What does seem clear is that Basedow was a man of enormous ambition, and equally enormous curiosity, and that the melding of the two resulted in a series of accomplishments that belied his short career. Basedow was only 51 years old when he died in 1933 during his second stint as a Member of Parliament in South Australia. Whatever his motivations, he was a man of enormous accomplishments.
The Australian Aboriginal begins with a physiological overview of its subjects that is extraordinary even by Victorian standards. Beginning with a general chapter on “Racial Characteristics,” he goes on to examine the physical characteristics in astonishing detail, devoting an entire chapter to “The Mouth” and another to “The Hair.” The rest of the volume is organized along social themes: camp life, warfare, religion, art, language. Kaus notes in A Different Time that Basedow’s research was often conducted solo, and that he was often limited to mere observation, lacking as his did knowledge of the local language or intimates within the society who could assist him. This in itself is not surprising, again given the scope of Basedow’s investigations, which took him from the Lake Eyre Region to the Tiwi Islands and the shores of Port Hedland.
This combination of breadth of endeavor and limited resources tends to make Basedow’s observations a grab bag, a miscellany without direction. His final chapter, for instance, on Aboriginal language, bounces all over the continent, covers sign language and counting as well as elementary verb formations. The chapter ends with a pair of unfortunate paragraphs’ speculation of the comparison of Aboriginal vocalization with those of apes. There is no conclusion, no summation, just a stream of observations that peters out like a river in the desert sands.
In the end, it is hard to read The Australian Aboriginal or to browse through the photographs presented by the National Museum without thinking of other great exploratory scientific expeditions that a man of Basedow’s ambition must have had ever present in his mind: those of Spencer and Gillen.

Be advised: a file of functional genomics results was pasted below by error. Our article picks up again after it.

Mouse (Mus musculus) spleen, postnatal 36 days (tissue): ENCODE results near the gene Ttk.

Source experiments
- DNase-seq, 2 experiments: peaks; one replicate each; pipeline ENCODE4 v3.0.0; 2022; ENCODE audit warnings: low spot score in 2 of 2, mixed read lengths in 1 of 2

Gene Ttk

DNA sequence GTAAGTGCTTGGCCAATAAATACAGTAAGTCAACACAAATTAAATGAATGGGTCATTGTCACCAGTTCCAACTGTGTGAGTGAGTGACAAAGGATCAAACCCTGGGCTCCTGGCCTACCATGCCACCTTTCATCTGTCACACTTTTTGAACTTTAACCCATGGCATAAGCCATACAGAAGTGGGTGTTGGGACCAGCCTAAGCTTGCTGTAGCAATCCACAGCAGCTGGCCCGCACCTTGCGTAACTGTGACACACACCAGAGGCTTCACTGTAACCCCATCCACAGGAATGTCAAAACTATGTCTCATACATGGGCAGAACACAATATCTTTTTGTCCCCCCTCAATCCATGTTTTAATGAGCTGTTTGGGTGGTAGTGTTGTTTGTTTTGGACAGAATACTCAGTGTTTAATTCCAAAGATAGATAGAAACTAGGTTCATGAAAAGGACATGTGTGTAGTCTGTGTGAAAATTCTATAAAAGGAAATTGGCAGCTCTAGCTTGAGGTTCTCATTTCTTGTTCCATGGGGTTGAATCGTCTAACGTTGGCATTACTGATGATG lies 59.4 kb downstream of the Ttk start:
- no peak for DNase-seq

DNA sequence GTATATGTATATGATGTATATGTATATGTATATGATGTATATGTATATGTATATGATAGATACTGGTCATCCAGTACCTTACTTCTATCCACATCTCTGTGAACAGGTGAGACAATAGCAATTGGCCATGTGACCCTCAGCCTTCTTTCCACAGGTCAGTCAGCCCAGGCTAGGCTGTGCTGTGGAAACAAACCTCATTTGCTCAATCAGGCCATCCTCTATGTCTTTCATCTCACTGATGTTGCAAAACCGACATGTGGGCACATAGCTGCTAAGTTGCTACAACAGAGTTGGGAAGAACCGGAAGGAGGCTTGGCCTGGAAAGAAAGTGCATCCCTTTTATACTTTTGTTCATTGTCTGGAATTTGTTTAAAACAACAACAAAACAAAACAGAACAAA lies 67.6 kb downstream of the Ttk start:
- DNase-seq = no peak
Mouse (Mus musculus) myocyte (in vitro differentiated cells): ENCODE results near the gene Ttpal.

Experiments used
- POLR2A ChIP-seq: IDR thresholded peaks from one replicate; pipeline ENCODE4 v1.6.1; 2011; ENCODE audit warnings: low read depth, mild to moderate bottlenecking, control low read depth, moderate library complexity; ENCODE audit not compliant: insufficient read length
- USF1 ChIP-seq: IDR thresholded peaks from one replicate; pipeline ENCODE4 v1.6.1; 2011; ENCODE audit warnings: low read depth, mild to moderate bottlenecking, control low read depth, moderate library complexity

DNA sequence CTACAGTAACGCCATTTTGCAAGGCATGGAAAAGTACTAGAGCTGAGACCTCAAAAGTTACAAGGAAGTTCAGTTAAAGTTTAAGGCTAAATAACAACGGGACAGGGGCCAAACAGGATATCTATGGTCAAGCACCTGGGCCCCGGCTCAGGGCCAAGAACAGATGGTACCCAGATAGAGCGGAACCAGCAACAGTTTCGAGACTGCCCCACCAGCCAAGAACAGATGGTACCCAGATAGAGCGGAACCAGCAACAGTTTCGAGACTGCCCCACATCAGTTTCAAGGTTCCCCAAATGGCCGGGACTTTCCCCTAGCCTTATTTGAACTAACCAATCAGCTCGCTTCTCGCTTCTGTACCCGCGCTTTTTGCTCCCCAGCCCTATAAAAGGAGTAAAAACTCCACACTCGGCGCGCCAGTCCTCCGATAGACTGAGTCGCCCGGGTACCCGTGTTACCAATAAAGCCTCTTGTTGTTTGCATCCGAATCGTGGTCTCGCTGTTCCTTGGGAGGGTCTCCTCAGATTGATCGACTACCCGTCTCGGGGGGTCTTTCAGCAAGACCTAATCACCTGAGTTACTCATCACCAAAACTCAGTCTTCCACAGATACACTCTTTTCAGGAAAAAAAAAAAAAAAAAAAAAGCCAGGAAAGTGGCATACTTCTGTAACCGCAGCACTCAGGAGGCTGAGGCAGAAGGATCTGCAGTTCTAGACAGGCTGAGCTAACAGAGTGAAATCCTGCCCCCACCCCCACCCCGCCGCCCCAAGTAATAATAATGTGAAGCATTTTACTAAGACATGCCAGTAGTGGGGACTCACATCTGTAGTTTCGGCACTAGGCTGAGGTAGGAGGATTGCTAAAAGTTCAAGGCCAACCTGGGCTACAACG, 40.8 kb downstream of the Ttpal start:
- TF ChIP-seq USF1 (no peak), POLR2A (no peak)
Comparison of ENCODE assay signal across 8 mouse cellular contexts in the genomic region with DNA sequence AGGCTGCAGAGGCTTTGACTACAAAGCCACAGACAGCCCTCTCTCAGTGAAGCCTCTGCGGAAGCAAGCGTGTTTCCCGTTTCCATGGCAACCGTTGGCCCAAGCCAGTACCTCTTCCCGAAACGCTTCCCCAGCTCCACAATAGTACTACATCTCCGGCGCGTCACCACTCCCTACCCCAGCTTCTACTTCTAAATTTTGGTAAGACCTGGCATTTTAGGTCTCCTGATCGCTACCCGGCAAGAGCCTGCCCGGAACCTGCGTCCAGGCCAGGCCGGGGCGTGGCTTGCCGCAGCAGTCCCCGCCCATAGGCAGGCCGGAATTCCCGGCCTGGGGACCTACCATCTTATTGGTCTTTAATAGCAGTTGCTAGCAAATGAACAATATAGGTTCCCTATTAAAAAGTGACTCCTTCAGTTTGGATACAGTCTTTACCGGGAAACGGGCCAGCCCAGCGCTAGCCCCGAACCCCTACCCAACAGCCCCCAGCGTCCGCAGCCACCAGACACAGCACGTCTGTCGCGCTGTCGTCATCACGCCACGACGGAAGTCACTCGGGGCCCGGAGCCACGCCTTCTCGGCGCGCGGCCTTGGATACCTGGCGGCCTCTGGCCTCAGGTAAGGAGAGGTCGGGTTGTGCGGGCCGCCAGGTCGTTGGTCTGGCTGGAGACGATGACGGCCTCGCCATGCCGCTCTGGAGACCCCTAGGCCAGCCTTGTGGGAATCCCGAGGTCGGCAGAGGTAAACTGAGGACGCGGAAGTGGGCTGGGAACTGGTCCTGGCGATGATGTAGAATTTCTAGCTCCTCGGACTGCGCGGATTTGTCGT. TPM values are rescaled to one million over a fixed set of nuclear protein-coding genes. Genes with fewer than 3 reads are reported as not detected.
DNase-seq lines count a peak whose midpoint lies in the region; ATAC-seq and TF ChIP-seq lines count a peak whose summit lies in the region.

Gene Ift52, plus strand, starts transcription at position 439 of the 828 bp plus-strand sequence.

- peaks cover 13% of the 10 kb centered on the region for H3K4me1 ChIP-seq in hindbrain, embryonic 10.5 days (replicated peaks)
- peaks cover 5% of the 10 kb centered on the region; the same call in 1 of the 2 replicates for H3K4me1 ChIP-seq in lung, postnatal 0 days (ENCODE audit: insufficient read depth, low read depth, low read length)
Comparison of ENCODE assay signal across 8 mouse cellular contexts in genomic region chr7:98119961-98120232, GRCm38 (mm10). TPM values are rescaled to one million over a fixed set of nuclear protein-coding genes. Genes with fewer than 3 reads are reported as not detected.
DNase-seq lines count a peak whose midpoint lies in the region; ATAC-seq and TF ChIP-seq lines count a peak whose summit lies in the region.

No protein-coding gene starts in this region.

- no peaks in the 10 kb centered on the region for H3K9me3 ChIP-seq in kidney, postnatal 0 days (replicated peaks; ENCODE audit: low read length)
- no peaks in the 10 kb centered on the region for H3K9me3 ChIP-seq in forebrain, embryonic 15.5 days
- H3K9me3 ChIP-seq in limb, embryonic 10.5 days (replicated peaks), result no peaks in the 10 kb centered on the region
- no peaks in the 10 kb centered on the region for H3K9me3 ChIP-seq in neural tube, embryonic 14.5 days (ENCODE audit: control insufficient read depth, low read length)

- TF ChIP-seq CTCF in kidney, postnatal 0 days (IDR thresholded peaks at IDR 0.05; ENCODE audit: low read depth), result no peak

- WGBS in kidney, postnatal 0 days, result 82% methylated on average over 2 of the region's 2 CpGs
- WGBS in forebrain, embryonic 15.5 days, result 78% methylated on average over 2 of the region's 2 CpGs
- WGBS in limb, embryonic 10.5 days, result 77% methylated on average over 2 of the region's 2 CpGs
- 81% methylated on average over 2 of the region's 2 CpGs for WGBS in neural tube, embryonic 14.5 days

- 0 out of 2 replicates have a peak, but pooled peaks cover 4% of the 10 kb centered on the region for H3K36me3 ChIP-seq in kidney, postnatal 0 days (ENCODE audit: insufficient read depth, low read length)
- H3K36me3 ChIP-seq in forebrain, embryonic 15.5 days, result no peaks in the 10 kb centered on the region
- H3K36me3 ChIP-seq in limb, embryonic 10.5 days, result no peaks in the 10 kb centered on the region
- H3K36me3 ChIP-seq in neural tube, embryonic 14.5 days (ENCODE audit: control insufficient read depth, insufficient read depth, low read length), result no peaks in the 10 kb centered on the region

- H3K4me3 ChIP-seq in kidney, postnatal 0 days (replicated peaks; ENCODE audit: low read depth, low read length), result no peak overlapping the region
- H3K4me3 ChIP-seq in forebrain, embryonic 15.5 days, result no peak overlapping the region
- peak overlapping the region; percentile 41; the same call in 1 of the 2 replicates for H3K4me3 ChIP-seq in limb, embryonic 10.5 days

As I browsed through first The Photographs of Baldwin Spencer (Miegunyah Press, 2005) and then a second time through A Different Time I was struck first of all by the difference in quality: time has not been as kind to Basedow’s materials, and the National Museum deserves credit for rescuing these images and presenting them to us before further deterioration in the images meant they would be lost forever. But secondly, I was struck by the difference in the people who appear in them.
I know that much of what Spencer and Gillen photographed was staged, and that the Arrernte, in particular, were skilled negotiators who traded value for their performances. Basedow’s photographs look much more like the work of a casual interloper, and thus, even though some of them are quite clearly staged, posed, and as artificial as many of Spencer’s works, they seem somehow more candid. Moreover, they record a people who look poorer, in every sense, than those that Spencer caught on film. There is less spark in the faces of Basedow’s subjects, a weariness that is absent (edited out, perhaps) of the earlier photographs. But the comparison suggests that the two decades that separated Spencer and Basedow in their Central Australian odysseys had not been kind to the Indigenous inhabitants, and the documenting of that change may be one of the great contributions of A Different Time.